When I was heading CPC (Credit Processing Centre) in 2008 at Mumbai, I was getting requests from various branches linked to my CPC for sanctioning loans to Kingfisher Airlines (Vijay Mallya).
It was not unusual, as it was a sunrise industry at that time. In order to increase the profitability of the branch, such big ticket advances are preferred. Though I couldn’t sanction any loan to Kingfisher, as our administrative office had already crossed the prudential limit.
Now the question arises what happened to Kingfisher, whose loan amount exceeded Rs 9000 crore and whose owner escaped from the country in March, 2016 and now living in UK as a fugitive. But why should banks in the first place have gone to give loans to this company?
Let me add here. When I was in Commercial branch, we received a proposal to grant loan to the tune of Rs 4250 crore to Mukesh Ambani’s Reliance for immediate family settlement of division with his younger brother, Anil. We got proposals from different banks to the tune of more than 12000 crore, and as a consortium leader, it was very difficult to satisfy all banks and finally we accepted offers from 5 banks only.
Now see the difference between the two cases mentioned above. For good companies like Tatas, Birlas etc, there is no dearth of loans, as these companies are considered safe and less risky. नाम ही काफी है (Name is enough).
Before granting a loan, a bank assess its own risk appetite as also the risk grade of the borrower. When there is low risk, loans are given expeditiously, and on lower interest rate. But nobody knows what is hidden in the womb of future. That’s why, it’s safely assumed that almost 8 to 10 percent of loans turn bad in the next 15 years.
During the course of business, companies encounter problems like mismanagement, government regulations or even embezzlement or diversion of funds, as we saw in cases of Electrosteel, ABG Shipyard, Firestar Diamond, Winsome Diamonds and Jewellery etc.
Now the question is why banks’ monitoring and supervision go for a toss. Yes, it happens in some cases, but banks are vigilant enough to assess the incipient sickness in the accounts well in time. Take for example, Kingfisher Airlines and Vijay Mallya, the King of Good Times.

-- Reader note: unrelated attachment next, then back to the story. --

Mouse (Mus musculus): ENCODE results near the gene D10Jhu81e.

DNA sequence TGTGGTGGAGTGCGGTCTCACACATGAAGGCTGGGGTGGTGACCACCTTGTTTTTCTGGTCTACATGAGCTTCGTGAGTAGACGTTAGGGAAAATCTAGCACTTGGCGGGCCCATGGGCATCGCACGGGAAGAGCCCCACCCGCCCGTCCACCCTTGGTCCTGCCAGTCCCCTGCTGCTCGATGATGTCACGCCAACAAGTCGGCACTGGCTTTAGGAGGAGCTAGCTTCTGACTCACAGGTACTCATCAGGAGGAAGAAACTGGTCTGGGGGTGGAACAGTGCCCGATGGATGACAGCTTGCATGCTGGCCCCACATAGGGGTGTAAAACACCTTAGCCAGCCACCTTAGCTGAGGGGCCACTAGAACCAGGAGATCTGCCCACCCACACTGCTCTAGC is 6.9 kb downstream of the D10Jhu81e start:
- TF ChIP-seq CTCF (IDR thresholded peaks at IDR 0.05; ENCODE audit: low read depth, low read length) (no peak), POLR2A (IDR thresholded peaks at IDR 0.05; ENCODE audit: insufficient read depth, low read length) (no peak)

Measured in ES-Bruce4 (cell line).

Corporate ethics were compromised in the merger between Kingfisher Airlines and Deccan Aviation Ltd, which was already incurring losses. It was compounded with adverse government policies and failure of aviation engines. After these developments, it was into a complete shambles, and banks started declaring it as NPA in 2011-12 itself, but due to the government’s interference, its transactions continued even thereafter.
Now talking about government’s interest, it may be sometimes genuine to help out a beleagured company or it may also be a simple conspiracy to defraud banks. This is precisely the reason why public sector banks account for a major share of the amount involved in banking frauds compared to private sector banks.
In this context, a simple question arises, why such big chunks of loans are waived or written off, while others are pressurised to pay loans well in time. First of all, waiver or write off is a misnomer here. It’s simply an accounting entry, by which a bank transfers an item from the active book of accounts to written off account to receive a tax deduction from the loan value, but the bank still pursues the debt recovery by means of selling the assets or by arresting the culprit with court intervention.
Finally, one more question arises, “Why banks give loans, when it’s so risky?” Banks take deposit from customers, and if they don’t lend, they won’t be in position to pay interest on deposits. Yes, it’s a risky affair, but banks have to play with risks. Not taking risks is a greater risk.